simply tack it onto a well-supported bill, and letting it "ride along".
This is not the only way, of course, but it seems to be one of the easiest
and most common.
The intent of eliminating riders is twofold: To reduce the amount of
corrupt proposals which slip into law, and to encourage modularity in law.
Modularity is one of the most important concepts in computer science, as
a "best practice" and guideline. These "best practices" of information
theory should be included in the development and maintenance of law,
because the fields are so similar.
Give each law a duration, after which time it expires. This applies to
laws. In order to keep the law after that time, it must be
renewed. To help keep things sane, allow a time window to renew the law...
perhaps any time during the last 10% of its current term.
The point of doing this is to cull obsolete and unnecessary laws. The most
important ones will stay in effect, of course, but questionable laws, or
laws governing minor problems, will not last long. This will probably have
other effects as well: Shifting more laws to lower levels, such as federal
to state, or state to city. It will also likely reduce the size of the
government, by continuously eliminating bloat.
Duration Based on Concordance
A further suggestion is to set the duration of each law based on how well
it was supported during a vote. The point of doing this is to avoid
constantly re-voting on things everyone agrees on, and spend time
re-evaluating controversial issues instead.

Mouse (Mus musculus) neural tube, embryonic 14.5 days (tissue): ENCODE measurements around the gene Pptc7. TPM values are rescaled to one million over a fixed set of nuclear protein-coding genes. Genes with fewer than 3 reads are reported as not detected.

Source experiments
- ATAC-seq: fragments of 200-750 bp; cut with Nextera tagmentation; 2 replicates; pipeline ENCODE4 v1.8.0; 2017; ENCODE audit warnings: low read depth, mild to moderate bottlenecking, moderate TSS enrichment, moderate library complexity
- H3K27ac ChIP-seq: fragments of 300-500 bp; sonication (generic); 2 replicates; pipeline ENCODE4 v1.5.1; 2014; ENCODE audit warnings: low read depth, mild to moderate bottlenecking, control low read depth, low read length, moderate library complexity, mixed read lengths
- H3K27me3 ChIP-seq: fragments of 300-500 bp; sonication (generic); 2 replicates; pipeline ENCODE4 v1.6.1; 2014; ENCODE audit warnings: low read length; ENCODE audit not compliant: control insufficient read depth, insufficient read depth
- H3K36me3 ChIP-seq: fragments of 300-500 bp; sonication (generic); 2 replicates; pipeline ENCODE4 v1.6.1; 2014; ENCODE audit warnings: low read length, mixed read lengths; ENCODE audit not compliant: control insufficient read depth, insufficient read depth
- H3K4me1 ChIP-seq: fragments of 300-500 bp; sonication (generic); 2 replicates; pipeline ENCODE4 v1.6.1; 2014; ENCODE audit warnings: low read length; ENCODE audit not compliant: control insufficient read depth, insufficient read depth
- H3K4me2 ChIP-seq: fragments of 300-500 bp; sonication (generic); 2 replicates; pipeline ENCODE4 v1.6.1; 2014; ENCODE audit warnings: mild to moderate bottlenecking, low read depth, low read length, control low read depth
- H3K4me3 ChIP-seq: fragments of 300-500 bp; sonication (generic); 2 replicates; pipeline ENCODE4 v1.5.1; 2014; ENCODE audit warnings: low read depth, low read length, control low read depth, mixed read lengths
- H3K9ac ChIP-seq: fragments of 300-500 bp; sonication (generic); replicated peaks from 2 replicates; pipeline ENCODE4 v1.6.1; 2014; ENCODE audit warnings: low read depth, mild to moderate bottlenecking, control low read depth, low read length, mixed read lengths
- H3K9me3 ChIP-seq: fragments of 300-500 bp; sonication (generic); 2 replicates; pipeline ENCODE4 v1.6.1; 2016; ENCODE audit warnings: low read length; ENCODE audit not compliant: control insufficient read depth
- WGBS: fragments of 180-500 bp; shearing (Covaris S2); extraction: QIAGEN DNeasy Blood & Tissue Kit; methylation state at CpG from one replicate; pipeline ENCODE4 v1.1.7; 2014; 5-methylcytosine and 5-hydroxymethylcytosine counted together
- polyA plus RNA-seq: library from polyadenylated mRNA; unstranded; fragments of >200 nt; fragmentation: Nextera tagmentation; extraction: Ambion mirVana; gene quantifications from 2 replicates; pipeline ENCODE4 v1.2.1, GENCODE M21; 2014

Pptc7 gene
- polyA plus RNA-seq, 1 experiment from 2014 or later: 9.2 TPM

This could work in two ways:
- Determine duration based on popularity. Simply take the percentage
of supporters and translate it to a duration. For example, 55% may
last for 2 years, while 75% lasts for 6 years, and 95% lasts for 15
- Require various levels of agreement for each duration. In other
words, the person who proposes a law determines how long it will last,
but the longer the duration, the higher vote percentage required to
pass it. If you are confident that you can get 80% of the votes,
propose a duration of 8 years. But if you think you don't have many
supporters, propose a 1-year or 2-year duration.
Keep all laws in a revision control system, so that anyone may look up
what the complete legal environment was on any date, and see changes made
Such a system will need to be implemented in a way that is designed to
withstand attack, prevent tampering, and recover from failure. This is
an area of active research, with good results. Projects such as freenet
stand up nicely to almost any attack. Also, distributed backups will
help in the case of failure, and provide a way to audit and verify data
has not been modified.
Make all laws available and easily accessible. This probably means putting
them online, in various forms: web pages, source documents, etc.
Require our elected officials to read laws before voting on them. Bonus
points if they also research the bill by polling their constituents about
Slashdot had some interesting ideas on treating the law-making process
more like the software development process: